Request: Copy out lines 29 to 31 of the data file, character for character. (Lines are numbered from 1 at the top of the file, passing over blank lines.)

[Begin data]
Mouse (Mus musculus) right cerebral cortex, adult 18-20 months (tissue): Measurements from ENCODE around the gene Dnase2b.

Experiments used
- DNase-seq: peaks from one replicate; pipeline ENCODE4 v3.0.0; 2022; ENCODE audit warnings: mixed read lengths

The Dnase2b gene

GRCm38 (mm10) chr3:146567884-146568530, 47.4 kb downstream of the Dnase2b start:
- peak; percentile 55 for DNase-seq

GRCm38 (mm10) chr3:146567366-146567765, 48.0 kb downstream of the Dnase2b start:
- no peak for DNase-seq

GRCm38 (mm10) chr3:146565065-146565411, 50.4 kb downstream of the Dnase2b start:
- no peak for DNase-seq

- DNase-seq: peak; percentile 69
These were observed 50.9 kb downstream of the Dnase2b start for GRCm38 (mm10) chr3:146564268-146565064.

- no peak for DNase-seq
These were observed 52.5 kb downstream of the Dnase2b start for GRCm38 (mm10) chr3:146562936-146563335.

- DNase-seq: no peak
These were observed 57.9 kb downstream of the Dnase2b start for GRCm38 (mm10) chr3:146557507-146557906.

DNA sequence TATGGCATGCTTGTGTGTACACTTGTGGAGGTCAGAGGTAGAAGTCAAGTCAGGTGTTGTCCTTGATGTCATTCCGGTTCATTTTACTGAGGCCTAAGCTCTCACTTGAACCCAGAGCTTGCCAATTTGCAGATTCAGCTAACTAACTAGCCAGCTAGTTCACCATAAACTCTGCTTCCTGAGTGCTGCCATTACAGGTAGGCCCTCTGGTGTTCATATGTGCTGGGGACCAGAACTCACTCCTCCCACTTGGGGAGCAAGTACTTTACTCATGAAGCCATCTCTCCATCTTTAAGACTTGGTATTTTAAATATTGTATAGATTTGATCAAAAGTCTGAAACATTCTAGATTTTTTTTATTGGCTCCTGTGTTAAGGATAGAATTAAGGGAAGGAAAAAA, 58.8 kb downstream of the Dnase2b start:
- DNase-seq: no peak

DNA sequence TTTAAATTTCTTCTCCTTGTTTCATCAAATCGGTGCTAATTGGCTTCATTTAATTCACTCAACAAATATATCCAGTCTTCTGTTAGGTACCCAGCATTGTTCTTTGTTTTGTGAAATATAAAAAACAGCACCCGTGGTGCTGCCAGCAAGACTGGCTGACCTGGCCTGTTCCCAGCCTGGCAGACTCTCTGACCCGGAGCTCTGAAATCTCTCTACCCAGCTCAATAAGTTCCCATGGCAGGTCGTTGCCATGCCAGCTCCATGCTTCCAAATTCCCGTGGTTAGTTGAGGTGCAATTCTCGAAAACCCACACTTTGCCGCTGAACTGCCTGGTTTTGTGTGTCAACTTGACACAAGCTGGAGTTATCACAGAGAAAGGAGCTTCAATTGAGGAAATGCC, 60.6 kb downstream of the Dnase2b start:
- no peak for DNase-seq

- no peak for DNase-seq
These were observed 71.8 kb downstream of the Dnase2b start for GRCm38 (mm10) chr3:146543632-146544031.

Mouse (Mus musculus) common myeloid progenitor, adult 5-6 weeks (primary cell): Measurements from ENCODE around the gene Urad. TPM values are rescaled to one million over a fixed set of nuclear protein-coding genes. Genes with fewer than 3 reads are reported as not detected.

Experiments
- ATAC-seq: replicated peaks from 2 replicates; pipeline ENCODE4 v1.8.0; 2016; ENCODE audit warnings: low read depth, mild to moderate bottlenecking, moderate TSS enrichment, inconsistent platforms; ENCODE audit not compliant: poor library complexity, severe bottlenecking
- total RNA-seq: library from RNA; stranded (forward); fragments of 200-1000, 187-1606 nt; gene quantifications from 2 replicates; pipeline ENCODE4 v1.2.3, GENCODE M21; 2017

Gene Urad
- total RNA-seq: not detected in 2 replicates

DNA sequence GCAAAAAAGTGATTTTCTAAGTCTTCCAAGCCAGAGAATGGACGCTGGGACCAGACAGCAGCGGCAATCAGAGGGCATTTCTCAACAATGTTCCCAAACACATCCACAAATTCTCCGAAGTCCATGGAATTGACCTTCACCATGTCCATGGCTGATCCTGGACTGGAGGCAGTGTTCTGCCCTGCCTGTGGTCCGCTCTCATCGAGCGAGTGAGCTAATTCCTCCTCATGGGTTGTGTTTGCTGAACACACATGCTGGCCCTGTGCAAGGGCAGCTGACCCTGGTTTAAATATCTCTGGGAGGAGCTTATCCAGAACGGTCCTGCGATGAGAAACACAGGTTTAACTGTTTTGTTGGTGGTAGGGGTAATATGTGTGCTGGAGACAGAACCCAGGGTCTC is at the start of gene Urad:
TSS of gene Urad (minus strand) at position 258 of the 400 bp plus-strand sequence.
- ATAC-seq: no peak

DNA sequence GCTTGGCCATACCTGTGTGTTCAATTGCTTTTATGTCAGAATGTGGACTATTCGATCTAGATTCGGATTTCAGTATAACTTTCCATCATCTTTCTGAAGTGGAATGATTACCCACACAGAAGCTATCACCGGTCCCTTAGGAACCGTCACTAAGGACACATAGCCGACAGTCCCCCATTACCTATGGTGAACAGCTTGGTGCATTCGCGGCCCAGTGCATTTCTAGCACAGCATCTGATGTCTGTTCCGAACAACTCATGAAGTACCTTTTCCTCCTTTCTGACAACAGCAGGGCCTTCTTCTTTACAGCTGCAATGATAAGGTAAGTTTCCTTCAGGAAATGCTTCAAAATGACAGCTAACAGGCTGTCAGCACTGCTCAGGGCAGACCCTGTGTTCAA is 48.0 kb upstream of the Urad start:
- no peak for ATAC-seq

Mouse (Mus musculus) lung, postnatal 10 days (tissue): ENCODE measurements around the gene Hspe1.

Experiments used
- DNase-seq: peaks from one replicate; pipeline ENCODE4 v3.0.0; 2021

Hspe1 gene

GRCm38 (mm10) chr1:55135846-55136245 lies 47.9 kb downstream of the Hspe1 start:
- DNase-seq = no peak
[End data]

DNA sequence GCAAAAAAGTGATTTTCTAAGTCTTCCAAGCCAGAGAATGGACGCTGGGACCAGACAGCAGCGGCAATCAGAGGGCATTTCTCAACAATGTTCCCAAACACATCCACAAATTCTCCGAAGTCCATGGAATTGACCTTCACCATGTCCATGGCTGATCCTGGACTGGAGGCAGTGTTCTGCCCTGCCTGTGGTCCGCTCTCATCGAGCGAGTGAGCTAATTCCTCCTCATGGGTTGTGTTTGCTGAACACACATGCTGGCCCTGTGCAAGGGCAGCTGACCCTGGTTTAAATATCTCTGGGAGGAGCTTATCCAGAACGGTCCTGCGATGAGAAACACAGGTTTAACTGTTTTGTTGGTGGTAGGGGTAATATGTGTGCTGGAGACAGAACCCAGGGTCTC is at the start of gene Urad:
TSS of gene Urad (minus strand) at position 258 of the 400 bp plus-strand sequence.
- ATAC-seq: no peak